ASK MITT ANYTHING...well, almost anything!
The Australian Treasurer Wayne Swan recently commented on the state of the Republican Party in America - http://tinyurl.com/943b424 Whatever your political hue, or philosophical position you happen to occupy, Swan's views have a good deal of currency.
With G.W. Bush assuming the Presidency for two terms, the U.S. political barometer took a significant, inevitable, and largely expected lurch to the right. Since the U.S. media adopted the practice of running news items identifying Saddam Hussein and Bin Laden together as related, interdependent, and almost interchangeable characters, the scenario for war was set.
The American public was served a constant diet of threats, elevated threats, innuendo regarding imminent attack by Iraq's Weapons of Mass Destruction - totally fictitious as we now all know, and many suspected at the time - and bare-faced lies over the sale and purchase of material necessary to make aggressive uranium-based weapons. Fed on this barrage of propaganda, it's hardly surprising that the baying for revenge gathered momentum in the lead-up to the invasion by the "Coalition of the Willing" - despite the illegality of the attack being clearly established under International Law and the Charter of the United Nations.
Reaction to the over-extended involvement and the huge dollars involved in the war, combined with a charismatic Democratic candidate, pulled the US voters, and the political scene, back towards the centre of the political spectrum - at least in domestic terms.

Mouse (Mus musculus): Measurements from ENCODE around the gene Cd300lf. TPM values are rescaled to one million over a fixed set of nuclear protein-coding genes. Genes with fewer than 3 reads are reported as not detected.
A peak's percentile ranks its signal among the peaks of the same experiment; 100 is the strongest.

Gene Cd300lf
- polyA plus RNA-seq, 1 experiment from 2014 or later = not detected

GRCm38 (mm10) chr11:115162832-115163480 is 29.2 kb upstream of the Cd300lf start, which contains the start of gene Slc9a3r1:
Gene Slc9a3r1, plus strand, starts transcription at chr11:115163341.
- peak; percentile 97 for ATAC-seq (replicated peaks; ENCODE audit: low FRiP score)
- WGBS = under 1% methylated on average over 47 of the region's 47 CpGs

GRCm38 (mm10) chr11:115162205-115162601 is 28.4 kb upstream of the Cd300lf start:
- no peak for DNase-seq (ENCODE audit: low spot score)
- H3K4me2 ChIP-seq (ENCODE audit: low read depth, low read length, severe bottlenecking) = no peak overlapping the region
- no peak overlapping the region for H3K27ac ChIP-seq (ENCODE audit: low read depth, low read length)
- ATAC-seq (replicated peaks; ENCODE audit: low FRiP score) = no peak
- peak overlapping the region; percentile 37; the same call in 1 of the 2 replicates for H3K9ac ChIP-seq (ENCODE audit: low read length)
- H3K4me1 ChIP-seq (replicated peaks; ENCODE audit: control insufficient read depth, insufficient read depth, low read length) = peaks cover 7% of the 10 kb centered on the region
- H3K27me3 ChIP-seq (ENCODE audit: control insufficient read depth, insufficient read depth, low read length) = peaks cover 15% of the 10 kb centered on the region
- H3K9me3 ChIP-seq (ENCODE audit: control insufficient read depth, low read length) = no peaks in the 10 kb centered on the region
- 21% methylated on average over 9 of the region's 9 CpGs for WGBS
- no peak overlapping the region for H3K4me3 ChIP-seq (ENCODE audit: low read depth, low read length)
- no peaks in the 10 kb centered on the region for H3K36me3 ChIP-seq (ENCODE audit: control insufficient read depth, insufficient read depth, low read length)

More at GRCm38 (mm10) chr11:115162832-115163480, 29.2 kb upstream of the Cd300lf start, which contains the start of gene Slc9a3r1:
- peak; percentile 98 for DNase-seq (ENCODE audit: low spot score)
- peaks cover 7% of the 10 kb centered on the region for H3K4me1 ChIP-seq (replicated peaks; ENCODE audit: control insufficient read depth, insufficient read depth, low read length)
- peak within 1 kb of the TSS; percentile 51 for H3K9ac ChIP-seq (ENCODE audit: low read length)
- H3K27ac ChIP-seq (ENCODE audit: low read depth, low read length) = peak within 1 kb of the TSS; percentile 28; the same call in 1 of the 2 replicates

The Democrats' foreign policy hasn't varied much from the previous administration, and has largely followed the standard American foreign policy stance outlined in 1947 by George F. Kennan after the onset of the Cold War.
President Obama's domestic policies have been harried and harassed by a vigorous and pro-active opposition, and Swan's remarks regarding the undue influence of the Tea Party struck a chord with this observer.
Any political organisation despatched to opposition after a period in power seeks to rebuild, rejuvenate, and re-invent itself. After Obama's resounding victory, the Republicans embarked on the changing of the guard and on the journey to re-construct a credible alternative to the Democrat administration.
It appeared that the struggle to find that credible alternative left a vacuum into which the vocal Tea Party movement stepped. Perhaps it's the nature of right-wing politics to be drawn toward strident populist minorities, but the Republican leadership seemed for a while at least to be mesmerised by the home-spun, good ol' boy, claptrap being espoused by Palin et.al.
In time for the upcoming Presidential election, the Republicans produced a candidate in Mitt Romney that they felt stood the best chance of defeating Obama's so-called socialist policies.
In truth, he probably was the pick of the bunch, as the others stood as being shaky, flakey, or downright unelectable.
But here's the rub. It looks like their candidate has feet to match his wealth - pretty substantial - and they seem to be getting in his mouth fairly regularly
- To state publicly that he has no interest in 47% of the American people because they're beneficiaries is, to say the least, a startling admission from a candidate hoping to attract a decent percentage of those voters to his cause.
To state publicly that Palestinians have no interest in a peaceful settlement in the middle-east may appease some members of the Jewish community, but by dismissing one side in a lengthy, bloody, and complex situation, Romney presents as having no idea at all about developing a stance which might help stop the conflict.
Tepid statements of rejection regarding claims from another Republican senatorial candidate who claims to have advanced medical knowledge of the workings of the female physiology have done nothing to endear Romney to female voters in America.
The difficulty I have - and I suspect Wayne Swan has - is imagining Romney as President.
I wonder how many American voters are having the same difficulty?
The caption to the photograph and the title of this post - "Ask Mitt Anything" - but if I were a Republican Party strategist, I'd be concerned about fielding questions without very careful prior screening.
The Laird of Albany